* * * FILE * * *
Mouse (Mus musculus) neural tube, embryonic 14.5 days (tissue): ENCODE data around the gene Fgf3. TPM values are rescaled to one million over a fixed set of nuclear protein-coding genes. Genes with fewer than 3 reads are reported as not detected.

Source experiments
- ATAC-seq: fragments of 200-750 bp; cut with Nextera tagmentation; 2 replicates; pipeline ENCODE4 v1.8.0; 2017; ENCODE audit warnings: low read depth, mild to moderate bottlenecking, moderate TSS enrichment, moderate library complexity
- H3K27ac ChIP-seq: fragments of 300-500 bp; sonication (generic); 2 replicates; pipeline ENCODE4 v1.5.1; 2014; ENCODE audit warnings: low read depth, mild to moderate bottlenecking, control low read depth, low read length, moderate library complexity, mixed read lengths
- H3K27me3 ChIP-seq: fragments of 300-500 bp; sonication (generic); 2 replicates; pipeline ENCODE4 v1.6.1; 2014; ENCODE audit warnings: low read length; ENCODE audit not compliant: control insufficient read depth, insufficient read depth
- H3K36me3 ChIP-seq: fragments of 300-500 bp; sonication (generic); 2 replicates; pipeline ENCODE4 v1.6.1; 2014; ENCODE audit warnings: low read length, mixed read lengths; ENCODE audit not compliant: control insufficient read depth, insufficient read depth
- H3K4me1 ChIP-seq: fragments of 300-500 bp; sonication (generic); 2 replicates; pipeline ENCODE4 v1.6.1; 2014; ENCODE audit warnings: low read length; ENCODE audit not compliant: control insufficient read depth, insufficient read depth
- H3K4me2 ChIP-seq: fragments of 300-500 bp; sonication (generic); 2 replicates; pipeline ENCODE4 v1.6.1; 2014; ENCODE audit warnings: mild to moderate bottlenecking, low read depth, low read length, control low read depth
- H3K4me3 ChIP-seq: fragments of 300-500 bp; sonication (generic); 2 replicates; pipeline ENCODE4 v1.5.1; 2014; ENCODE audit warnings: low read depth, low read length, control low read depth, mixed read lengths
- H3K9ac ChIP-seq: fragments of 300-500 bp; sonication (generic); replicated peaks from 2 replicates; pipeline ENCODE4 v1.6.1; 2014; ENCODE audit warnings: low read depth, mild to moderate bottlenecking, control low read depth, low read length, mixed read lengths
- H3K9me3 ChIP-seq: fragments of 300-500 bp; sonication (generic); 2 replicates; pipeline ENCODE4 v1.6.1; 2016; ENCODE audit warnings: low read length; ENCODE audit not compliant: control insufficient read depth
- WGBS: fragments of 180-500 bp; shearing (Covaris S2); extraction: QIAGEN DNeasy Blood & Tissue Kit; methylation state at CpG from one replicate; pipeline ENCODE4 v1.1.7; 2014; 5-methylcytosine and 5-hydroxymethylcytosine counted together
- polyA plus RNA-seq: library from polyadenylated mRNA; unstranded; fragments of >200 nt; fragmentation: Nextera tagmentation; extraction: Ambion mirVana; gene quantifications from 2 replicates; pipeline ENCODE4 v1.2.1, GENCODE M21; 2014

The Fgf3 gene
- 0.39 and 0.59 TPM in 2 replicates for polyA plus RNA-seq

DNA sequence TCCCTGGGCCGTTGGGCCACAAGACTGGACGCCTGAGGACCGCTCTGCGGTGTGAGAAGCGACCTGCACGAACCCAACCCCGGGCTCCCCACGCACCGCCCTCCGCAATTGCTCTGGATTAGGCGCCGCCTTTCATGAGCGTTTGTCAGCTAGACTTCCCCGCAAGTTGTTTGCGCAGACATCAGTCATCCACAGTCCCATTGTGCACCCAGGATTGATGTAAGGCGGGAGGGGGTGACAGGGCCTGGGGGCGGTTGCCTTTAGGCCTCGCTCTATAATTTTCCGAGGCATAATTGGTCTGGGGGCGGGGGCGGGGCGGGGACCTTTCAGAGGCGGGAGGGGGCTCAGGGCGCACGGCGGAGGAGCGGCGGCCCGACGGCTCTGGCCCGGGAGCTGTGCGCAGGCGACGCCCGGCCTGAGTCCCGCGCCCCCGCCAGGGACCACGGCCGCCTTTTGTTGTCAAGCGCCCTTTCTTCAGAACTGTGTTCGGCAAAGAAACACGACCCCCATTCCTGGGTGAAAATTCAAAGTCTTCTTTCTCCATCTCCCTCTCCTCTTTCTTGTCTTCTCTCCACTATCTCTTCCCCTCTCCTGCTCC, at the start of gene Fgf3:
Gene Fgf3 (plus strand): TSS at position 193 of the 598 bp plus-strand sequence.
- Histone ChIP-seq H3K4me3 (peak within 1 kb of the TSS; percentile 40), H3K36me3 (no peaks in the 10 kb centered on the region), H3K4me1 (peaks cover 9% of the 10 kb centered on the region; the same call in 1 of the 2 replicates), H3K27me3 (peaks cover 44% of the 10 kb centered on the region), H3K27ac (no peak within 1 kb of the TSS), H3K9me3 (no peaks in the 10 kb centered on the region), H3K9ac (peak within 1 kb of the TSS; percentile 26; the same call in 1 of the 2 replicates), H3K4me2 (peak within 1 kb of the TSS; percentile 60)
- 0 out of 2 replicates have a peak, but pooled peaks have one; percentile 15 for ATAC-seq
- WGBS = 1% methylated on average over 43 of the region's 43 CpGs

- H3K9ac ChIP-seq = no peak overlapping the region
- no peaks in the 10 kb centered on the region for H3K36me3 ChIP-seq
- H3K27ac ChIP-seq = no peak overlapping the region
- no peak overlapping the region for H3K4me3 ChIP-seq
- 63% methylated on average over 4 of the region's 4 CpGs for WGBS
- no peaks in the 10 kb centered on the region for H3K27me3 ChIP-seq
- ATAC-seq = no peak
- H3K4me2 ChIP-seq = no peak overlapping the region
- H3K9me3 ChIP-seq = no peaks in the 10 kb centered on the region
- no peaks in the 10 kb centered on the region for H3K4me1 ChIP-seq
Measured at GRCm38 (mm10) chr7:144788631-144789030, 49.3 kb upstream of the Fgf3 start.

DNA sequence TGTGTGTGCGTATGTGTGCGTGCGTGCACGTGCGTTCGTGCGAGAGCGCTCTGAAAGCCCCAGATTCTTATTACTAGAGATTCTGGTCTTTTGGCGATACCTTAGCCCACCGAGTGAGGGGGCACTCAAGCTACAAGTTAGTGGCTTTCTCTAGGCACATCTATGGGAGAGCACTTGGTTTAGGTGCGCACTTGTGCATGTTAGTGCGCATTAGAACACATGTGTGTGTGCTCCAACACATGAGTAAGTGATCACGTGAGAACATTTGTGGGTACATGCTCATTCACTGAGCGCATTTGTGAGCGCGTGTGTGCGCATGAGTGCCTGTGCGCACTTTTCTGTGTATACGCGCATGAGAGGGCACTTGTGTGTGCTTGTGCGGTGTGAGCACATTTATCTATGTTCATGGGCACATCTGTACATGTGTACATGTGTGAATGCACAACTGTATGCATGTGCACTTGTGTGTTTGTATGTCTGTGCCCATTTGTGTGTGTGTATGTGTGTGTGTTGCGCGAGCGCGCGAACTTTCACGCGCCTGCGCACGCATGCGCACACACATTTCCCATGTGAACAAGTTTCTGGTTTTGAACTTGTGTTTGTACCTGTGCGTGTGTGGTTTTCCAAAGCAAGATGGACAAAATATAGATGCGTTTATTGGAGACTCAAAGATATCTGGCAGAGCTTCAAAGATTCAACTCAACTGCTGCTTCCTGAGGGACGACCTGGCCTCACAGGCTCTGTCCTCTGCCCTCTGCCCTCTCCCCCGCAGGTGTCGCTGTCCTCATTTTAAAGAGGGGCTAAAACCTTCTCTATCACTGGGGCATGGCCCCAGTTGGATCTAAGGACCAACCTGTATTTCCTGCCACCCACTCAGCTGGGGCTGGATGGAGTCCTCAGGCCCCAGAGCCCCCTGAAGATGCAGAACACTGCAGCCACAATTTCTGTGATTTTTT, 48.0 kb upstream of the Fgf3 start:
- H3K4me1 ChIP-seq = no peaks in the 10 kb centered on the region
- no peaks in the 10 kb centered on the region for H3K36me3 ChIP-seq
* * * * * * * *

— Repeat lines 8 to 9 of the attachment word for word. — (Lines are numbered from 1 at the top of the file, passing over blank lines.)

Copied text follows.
- H3K4me2 ChIP-seq: fragments of 300-500 bp; sonication (generic); 2 replicates; pipeline ENCODE4 v1.6.1; 2014; ENCODE audit warnings: mild to moderate bottlenecking, low read depth, low read length, control low read depth
- H3K4me3 ChIP-seq: fragments of 300-500 bp; sonication (generic); 2 replicates; pipeline ENCODE4 v1.5.1; 2014; ENCODE audit warnings: low read depth, low read length, control low read depth, mixed read lengths